As legal expert Yehuda Yifrah explained in an article published in Makor Rishon, of the nine Arabs who claim to own the land on which Amona was built, seven of the plots were not located in Amona, and “…the two remaining petitioners… claim ownership of only a tiny sliver of a percentage of the settlement’s land...about two dunam out of the 500 dunam upon which the settlement sits… All the rest of the land is registered in the name of people who do not exist, either now or in 1967; there is no trace of them in the population records drawn up after the Six Day War.”
Yet the State Prosecutor’s office decided that the entire area of Amona was “private Palestinian land.” The High Court accepted their decision and demanded that Amona be destroyed. The High Court also ignored Jordanian and Israeli law (as well as law used by all democratic countries) that where someone has built and planted on land belonging to another in good faith and where the value of the construction exceeds the value of the land, the landowner is required to accept monetary compensation.
Under Jordanian occupation (1949-1967), large tracts of Judea and Samaria land were distributed freely and registered to Arab tribes and clans. Since no one paid for the land and most of this gifted land was never used and no taxes were paid, according to Ottoman and British Mandate law Arab claims of private ownership are not valid.
Nevertheless, the IDF military commander and legal advisers unilaterally decided to adopt Jordanian law, which registered the gifted land as if it had been purchased.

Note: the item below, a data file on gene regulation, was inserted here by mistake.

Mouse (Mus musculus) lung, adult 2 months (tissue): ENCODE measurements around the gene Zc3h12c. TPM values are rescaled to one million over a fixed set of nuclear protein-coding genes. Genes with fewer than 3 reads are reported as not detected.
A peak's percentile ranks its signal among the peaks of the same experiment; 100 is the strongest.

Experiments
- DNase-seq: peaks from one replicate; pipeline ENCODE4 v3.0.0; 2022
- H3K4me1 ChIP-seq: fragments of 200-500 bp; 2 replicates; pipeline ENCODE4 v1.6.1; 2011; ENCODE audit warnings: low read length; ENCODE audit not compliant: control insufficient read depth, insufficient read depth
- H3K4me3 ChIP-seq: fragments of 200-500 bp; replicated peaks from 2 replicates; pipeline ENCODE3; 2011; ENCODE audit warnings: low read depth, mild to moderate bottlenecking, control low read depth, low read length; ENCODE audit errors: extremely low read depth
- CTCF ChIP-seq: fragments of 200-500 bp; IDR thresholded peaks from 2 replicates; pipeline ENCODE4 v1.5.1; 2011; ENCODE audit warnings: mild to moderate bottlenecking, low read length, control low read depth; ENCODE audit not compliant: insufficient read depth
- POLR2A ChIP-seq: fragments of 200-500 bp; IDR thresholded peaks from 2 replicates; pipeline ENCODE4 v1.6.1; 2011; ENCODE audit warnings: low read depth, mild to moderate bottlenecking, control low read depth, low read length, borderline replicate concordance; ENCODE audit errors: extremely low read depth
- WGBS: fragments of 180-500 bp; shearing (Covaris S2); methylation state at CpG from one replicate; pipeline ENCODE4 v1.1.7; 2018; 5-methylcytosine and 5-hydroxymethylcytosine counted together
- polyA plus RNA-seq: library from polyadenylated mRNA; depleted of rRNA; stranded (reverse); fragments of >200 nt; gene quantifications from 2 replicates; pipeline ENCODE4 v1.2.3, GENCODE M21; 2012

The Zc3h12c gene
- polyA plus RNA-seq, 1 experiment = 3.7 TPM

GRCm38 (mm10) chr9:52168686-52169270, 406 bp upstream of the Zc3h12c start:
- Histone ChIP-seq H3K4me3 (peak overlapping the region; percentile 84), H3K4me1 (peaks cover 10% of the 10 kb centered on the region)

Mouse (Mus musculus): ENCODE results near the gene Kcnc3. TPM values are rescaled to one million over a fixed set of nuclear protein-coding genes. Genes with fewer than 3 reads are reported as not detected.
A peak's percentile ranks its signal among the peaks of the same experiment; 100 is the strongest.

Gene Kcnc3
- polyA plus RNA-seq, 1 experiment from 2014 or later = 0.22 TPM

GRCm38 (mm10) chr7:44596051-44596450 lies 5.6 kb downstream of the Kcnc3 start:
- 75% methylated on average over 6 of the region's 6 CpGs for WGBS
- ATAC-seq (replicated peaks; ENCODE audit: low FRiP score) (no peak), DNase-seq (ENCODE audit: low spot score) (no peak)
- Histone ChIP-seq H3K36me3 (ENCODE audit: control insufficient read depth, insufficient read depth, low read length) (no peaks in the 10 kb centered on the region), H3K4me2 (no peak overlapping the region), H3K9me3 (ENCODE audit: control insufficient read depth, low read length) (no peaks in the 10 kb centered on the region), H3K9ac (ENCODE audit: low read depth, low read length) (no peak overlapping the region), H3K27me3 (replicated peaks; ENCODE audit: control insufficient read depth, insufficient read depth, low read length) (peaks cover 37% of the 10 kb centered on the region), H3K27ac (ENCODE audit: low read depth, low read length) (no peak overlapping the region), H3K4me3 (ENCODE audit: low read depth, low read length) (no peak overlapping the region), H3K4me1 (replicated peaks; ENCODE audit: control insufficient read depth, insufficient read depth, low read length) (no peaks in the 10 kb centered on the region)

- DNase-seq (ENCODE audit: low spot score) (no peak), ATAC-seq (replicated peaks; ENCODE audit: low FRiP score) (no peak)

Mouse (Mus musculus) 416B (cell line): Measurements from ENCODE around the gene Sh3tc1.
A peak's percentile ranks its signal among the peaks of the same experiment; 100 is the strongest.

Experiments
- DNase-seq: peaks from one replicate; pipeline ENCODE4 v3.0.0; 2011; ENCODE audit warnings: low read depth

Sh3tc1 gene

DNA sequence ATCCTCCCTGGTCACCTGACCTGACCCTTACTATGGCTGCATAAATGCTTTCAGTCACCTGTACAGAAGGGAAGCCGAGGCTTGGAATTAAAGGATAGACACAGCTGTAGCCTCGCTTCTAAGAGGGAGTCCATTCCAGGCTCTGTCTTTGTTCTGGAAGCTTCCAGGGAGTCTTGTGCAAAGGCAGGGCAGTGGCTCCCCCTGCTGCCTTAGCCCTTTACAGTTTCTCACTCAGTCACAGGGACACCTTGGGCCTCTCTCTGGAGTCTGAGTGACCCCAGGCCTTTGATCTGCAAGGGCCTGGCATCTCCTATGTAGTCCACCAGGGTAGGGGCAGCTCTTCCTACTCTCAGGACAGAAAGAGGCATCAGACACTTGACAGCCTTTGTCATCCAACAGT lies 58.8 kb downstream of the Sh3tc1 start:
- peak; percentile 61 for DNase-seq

Therefore, when Arabs claim to own land on which settlements were built, the IDF Civil Administration accepts their claims.
The High Court approves decisions of the Civil Administration and State Prosecutor’s Office without examining any documents or proof of ownership. And, since the High Court is the judicial body of last resort, there is no possibility of appeal.
The bewildering decision to recognize Jordan’s land giveaway program is even more bizarre, since Jordan had joined other Arab states in attacking the State of Israel in 1948 in a war of annihilation. With the exception of Britain and Pakistan, no country recognized Jordanian sovereignty in Judea and Samaria, because they believed that in doing so they would imply recognition of Israel based on the 1949 Armistice Lines. In 1967, Jordan again attacked Israel, and, in response, Israel acted in self-defense, liberating eastern Jerusalem, Judea and Samaria. Jordan renounced all claims to the area in 1988 and included it officially in its peace treaty with Israel. Israeli sovereignty in Judea and Samaria is consistent with international law – the League of Nations Mandate, the UN Charter, and UNSC Resolutions 242 and 338.
The future of Amona and all Jewish communities in Judea and Samaria should be decided by the elected government. The High Court’s decision to destroy Amona, therefore, raises basic questions about its role in Israeli democracy and the meaning of government “of the people, by the people and for the people.''